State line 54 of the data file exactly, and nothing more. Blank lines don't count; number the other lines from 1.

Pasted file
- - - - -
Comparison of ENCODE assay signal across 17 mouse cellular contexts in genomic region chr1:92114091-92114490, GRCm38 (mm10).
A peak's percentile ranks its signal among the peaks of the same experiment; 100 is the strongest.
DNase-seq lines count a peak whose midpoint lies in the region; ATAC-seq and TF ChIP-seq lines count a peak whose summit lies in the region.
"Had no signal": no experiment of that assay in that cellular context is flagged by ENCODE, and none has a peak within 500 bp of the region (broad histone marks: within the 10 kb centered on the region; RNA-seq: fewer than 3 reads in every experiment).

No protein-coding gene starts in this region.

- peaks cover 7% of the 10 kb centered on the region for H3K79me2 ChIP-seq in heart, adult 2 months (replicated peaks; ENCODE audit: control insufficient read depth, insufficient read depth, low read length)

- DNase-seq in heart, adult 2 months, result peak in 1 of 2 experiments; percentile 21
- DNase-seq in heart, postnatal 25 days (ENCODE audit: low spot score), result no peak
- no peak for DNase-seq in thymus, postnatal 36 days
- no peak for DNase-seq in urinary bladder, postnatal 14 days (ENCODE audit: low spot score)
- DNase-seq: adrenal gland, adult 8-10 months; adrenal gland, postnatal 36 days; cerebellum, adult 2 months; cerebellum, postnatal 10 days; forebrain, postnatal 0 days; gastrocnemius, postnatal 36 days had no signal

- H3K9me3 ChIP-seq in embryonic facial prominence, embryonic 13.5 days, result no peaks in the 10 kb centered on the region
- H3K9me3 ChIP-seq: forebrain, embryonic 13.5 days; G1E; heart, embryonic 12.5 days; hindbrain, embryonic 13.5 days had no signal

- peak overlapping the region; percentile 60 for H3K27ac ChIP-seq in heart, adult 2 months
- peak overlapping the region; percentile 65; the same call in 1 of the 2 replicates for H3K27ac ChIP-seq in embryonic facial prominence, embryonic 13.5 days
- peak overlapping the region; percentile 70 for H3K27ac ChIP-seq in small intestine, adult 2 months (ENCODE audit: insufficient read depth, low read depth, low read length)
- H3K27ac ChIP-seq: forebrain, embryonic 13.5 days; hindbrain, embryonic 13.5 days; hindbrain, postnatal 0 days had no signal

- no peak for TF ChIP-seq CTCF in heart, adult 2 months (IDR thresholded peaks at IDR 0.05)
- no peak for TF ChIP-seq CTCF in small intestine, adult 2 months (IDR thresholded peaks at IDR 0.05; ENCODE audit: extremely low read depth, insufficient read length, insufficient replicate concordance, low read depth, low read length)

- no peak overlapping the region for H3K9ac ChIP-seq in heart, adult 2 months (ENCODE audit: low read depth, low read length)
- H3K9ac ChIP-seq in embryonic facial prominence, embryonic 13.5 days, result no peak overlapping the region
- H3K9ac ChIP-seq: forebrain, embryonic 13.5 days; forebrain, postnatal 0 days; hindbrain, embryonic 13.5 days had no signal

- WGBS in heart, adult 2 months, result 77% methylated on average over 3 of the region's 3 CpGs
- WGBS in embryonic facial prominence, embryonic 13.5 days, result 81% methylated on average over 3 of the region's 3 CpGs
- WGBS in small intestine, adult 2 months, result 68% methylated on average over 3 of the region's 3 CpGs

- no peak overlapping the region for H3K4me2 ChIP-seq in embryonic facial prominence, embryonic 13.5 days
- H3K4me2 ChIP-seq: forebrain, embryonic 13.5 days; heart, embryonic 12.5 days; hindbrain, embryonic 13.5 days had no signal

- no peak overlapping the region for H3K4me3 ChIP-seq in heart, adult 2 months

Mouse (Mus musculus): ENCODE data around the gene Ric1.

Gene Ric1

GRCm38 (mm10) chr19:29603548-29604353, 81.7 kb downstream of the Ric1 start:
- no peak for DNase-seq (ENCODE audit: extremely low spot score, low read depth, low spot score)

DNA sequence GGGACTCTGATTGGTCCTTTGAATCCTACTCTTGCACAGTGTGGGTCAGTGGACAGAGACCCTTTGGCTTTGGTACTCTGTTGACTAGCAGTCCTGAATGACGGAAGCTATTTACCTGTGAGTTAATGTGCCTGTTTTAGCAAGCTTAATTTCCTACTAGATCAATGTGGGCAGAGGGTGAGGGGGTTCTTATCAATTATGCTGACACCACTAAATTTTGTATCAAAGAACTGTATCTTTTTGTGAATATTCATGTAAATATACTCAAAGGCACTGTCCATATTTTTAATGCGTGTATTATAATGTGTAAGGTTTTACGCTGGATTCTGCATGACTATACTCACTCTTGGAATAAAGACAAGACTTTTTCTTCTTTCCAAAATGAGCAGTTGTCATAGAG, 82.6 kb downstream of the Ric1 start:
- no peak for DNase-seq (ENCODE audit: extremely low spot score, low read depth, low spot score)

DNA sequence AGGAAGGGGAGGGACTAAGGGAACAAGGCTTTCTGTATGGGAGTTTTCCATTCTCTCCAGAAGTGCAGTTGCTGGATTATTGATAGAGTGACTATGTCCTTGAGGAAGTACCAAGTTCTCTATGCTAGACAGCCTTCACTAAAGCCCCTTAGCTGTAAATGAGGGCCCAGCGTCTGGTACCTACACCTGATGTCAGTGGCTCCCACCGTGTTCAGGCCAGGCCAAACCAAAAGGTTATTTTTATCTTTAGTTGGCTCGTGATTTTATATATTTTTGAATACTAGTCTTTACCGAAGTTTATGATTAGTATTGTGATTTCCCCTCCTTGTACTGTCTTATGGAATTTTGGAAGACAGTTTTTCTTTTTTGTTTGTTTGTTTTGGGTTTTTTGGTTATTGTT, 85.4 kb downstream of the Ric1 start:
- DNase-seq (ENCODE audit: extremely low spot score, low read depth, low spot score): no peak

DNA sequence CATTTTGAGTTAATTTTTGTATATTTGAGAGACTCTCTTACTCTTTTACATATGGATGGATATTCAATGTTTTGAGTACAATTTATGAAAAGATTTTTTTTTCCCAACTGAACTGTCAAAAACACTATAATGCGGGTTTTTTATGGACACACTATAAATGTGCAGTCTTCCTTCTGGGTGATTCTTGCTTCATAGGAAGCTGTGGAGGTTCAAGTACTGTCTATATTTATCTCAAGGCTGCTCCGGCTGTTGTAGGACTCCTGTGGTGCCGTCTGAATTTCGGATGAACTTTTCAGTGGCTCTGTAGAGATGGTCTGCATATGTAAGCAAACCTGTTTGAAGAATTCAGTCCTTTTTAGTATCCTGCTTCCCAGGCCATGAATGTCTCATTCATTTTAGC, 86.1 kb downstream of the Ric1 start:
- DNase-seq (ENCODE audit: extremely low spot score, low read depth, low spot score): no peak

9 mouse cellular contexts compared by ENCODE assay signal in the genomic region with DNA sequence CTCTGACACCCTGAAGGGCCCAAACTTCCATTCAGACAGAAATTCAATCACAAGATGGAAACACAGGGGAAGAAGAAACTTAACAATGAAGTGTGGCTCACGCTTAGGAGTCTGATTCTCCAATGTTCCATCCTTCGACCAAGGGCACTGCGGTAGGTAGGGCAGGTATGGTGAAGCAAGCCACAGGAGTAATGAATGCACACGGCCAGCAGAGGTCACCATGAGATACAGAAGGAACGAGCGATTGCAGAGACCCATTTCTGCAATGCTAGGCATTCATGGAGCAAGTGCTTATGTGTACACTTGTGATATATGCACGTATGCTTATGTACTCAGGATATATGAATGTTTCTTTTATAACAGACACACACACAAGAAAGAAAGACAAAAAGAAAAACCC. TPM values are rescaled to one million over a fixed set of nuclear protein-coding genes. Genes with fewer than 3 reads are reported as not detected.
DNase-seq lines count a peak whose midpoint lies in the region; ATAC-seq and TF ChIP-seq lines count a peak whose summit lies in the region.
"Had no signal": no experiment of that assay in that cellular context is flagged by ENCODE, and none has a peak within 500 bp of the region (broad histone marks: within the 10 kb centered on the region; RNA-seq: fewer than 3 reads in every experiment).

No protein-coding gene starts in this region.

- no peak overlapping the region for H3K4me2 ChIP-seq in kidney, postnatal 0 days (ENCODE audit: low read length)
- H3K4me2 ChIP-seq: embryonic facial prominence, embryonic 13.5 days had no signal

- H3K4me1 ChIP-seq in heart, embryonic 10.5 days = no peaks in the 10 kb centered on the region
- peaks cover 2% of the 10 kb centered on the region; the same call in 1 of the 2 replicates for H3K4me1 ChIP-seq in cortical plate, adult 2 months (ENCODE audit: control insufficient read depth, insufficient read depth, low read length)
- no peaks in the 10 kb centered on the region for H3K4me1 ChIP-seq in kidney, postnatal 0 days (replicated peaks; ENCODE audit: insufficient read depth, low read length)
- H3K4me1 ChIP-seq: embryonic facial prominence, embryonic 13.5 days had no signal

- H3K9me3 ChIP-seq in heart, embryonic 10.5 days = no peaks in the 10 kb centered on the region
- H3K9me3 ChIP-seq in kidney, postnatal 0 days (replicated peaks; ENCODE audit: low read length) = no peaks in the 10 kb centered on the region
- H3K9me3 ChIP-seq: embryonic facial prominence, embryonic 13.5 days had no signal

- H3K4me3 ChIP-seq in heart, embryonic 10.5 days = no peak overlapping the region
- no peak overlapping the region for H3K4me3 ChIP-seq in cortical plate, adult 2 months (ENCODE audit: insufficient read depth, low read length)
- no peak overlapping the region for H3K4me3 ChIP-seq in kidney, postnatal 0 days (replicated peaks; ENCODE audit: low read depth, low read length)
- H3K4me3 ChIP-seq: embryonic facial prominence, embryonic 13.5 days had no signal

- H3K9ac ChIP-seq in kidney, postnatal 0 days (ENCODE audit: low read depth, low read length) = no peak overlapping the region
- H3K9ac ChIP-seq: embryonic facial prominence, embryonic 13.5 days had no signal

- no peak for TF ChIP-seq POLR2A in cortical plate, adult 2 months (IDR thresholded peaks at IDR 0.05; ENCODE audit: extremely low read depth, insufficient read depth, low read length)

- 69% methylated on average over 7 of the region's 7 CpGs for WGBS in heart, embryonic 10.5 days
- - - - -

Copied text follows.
- no peak overlapping the region for H3K4me3 ChIP-seq in kidney, postnatal 0 days (replicated peaks; ENCODE audit: low read depth, low read length)